• CORE (Community Organization for Rights and Empowerment) assists in community revitalization through service, affordable housing development, and expanded opportunities for business. CORE also supports families, promotes community and environmental awareness through education and training, while promoting economic self-sufficiency and improving the overall quality of life for the community in Holly Hill.
  • Fairfield Behavioral Health Centers provides comprehensive substance abuse intervention, prevention and referral services.
  • Federation of Families of SC provides leadership in the area of children’s mental health through education, awareness, support, and advocacy for families and children and youth with, or with the potential for, emotional, behavioral, or mental health disorders.
  • Friends of Juvenile Justice provides programs, advocacy, and funding for prevention, rehabilitation, and reintegration programs for at-risk youth.
  • Girls Inc. inspires all girls to be strong, smart, and bold.  The group provides girls and young women with programs that help them learn more about themselves, how to look at the world of opportunities and challenges around them and to carve out a path to a bright future. 
  • Good Samaritan Clinic provides quality medical care to patients who have financial limitations, do not have health insurance and cannot afford to pay for medical care.  In addition, the Clinic provides health education services in an attempt to improve the patients’ health and quality of life.
  • Interfaith Community Services assists parents in finding quality child care centers, family child-care homes, summer camps, and before- and after-school care.
  • Lexington Interfaith Community Services provides assistance for individuals and families who are experiencing difficult situations by providing for basic needs and by creating environments which allow people to make hopeful life changes.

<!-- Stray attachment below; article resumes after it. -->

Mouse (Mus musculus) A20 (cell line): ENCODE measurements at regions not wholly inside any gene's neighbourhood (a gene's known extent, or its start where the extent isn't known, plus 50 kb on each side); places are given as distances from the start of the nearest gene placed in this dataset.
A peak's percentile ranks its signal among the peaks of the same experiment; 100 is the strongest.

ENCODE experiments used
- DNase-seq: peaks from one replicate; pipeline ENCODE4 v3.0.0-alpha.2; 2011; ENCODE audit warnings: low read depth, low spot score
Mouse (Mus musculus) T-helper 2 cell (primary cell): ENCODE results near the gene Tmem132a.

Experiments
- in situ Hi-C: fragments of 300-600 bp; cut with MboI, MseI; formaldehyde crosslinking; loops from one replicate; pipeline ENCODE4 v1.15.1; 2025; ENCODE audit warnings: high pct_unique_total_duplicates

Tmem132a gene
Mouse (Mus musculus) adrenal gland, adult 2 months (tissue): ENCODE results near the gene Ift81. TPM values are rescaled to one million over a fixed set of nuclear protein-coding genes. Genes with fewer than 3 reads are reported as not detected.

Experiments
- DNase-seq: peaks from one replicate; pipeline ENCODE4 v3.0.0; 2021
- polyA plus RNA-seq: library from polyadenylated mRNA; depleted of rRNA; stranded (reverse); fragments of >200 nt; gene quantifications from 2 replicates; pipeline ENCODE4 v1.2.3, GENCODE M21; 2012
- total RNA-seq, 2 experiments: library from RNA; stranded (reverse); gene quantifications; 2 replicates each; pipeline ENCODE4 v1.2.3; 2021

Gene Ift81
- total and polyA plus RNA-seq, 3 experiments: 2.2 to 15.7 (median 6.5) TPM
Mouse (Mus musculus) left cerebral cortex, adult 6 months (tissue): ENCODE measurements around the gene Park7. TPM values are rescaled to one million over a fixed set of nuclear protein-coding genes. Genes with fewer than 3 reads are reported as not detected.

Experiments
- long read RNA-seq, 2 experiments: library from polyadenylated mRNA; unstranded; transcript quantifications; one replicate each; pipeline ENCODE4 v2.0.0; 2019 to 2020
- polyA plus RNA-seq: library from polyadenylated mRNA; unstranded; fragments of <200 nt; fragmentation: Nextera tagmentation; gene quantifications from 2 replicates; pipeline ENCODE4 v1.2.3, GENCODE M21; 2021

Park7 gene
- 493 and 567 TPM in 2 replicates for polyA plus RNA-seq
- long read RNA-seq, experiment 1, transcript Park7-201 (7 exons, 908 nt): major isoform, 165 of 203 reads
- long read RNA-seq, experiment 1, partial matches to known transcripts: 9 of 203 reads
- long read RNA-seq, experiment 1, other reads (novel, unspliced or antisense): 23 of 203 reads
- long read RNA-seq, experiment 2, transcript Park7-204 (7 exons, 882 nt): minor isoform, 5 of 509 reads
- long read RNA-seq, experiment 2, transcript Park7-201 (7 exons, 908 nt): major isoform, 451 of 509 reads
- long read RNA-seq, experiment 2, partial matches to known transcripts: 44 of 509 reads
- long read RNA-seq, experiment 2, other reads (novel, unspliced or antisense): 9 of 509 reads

• Light of the World provides social services to improve the educational, social, mental, economic, and occupational welfare of individuals and families through programming including but not limited to youth, family, health, workforce and social development, residential rehabilitation, commercial revitalization in collaboration with community, public, and private sectors.
  • Newberry First Steps fosters nurturing experiences so that every child will enter first grade ready to succeed.  The agency empowers parents to make significant and sustainable changes in their lives and the lives of their children by equipping them with language and literacy skills.
  • Palmetto Place Children’s Emergency Shelter provides a safe and nurturing emergency shelter bringing together a broad range of services for children who are victims of abuse and neglect. 
  • Richland County CASA advocates for the best interests of abused and neglected children in Richland County Family Court by providing quality volunteer and legal representation to ensure every child a safe, permanent, and nurturing home.